• Respiratory Issues: Frequent exposure to cigar smoke can exacerbate respiratory conditions such as asthma and can lead to chronic obstructive pulmonary disease (COPD).
  • Heart Concerns: According to the American Heart Association, secondhand smoke increases the risk of heart disease by 25-30%. This applies to smoke from all tobacco products, including cigars.
  • Impact on Children: The Centers for Disease Control and Prevention (CDC) warns that children exposed to secondhand smoke may experience severe asthma attacks, respiratory infections, and a greater risk for sudden infant death syndrome (SIDS).

Despite being less frequently talked about than cigarette smoke, secondhand smoke from cigars poses a significant threat to the health of those in the environment where cigars are being enjoyed. Establishments that allow cigar smoking can become particularly concentrated with smoke, especially in areas that lack proper ventilation. Even outdoor exposure is not risk-free, as the smoke can still be inhaled by those nearby.

Moreover, the notion that "premium" or "natural" cigars are less harmful does not hold up under scientific scrutiny. The same harmful compounds are present regardless of the type or quality of the cigar. It's also worth noting that the large size and longer burning time of cigars can result in prolonged exposure to secondhand smoke for those in the vicinity.

For non-smokers and particularly for individuals with pre-existing health conditions, children, and the elderly, the wisest choice is to steer clear of environments where cigar smoke is present. And for those who enjoy cigars themselves, it's crucial to be mindful of the health impacts on friends, family, and even pets who share their environment.

In conclusion, there's a consensus among public health officials and researchers: secondhand smoke from cigars is not merely an annoyance. It's a serious health hazard, contributing to a range of adverse health effects in nonsmokers. As we continue to prioritize wellness in our lives, it's essential to be aware of not only what we personally inhale but also what we exhale into the shared air around us.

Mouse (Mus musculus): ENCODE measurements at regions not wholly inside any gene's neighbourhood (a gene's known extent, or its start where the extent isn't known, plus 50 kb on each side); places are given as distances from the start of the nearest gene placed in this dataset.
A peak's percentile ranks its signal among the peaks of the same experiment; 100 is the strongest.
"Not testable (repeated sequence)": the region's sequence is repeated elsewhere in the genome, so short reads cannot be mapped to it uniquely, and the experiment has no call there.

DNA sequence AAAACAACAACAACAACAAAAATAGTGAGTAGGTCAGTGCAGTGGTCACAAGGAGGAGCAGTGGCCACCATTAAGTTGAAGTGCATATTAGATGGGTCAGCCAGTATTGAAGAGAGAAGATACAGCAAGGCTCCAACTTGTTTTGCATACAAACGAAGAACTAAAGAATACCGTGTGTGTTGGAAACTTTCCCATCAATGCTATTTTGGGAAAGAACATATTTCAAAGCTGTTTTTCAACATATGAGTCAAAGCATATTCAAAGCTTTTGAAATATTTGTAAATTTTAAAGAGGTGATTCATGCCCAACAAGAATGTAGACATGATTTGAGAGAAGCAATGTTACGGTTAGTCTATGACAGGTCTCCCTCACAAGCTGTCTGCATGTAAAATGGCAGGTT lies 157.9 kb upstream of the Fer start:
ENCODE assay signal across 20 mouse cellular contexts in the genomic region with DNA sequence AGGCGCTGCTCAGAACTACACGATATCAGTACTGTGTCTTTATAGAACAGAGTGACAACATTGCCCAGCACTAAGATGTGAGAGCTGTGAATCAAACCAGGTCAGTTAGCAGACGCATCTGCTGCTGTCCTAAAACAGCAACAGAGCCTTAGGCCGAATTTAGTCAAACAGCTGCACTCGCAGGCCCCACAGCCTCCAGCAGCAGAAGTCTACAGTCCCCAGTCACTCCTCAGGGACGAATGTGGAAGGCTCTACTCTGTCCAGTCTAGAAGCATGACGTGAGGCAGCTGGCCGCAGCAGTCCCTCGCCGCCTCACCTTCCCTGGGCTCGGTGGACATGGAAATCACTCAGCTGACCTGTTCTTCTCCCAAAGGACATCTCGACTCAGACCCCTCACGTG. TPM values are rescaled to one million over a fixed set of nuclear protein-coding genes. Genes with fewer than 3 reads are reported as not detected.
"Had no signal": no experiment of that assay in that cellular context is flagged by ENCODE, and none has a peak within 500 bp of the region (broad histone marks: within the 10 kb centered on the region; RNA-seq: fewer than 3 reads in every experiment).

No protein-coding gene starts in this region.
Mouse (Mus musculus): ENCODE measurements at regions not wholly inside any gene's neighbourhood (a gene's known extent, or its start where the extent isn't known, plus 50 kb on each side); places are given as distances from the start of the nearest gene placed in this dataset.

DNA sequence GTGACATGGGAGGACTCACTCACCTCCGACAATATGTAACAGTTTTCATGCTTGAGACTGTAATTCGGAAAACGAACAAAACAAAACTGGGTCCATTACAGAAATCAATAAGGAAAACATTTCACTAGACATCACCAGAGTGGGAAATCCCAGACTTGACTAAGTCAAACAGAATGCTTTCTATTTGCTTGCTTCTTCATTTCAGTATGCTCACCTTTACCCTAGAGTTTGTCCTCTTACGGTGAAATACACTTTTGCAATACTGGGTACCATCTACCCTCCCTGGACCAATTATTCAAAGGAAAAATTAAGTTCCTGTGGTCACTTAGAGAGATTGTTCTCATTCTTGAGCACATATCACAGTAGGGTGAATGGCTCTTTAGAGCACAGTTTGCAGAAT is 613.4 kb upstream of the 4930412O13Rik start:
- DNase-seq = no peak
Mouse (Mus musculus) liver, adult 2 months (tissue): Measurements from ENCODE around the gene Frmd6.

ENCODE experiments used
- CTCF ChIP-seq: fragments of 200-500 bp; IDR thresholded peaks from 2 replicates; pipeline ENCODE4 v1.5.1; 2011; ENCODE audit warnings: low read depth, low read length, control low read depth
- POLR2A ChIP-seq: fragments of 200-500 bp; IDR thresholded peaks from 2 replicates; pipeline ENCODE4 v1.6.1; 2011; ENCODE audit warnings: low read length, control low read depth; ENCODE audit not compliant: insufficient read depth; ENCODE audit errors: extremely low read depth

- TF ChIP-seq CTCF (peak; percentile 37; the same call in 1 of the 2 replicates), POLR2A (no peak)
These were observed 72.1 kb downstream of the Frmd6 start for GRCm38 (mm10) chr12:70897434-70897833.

Impact of Occasional Cigar Smoking on Overall Health

Occasional cigar smoking, while perceived as a sophisticated and less harmful pastime compared to cigarette smoking, still carries significant health risks. It's important to understand the nuanced effects of this practice on one's overall health.

Firstly, let’s address the idea of "occasional" smoking. This term can vary greatly from person to person; for some, it may mean a cigar at weekly gatherings, while for others it might involve less frequent use, such as monthly or even rarer. Despite this variability, any level of tobacco use has potential health implications.

Cardiovascular Risk: Even with infrequent use, cigars contribute to the risk of heart disease. Cigar smoke contains nicotine, carbon monoxide, and other toxins that can affect heart rate, blood pressure, and inflammation of the heart's arteries. A study cited in the New England Journal of Medicine found that even occasional smokers have notable increased risks for coronary heart disease.

Cancer Risk: Cigars are a significant source of carcinogens, including nitrosamines and polycyclic aromatic hydrocarbons. The risk of oral, throat, and esophageal cancers increases even with occasional use, as the body is exposed to these harmful substances. According to the National Cancer Institute, there is no safe level of cigar smoking and even those who do not inhale are still at risk of mouth and esophagus cancers.

Respiratory Health: Occasional cigar smoking may not lead to the chronic respiratory diseases commonly associated with regular cigarette smoking, such as COPD, but it can still impair lung function over time and aggravate conditions like asthma.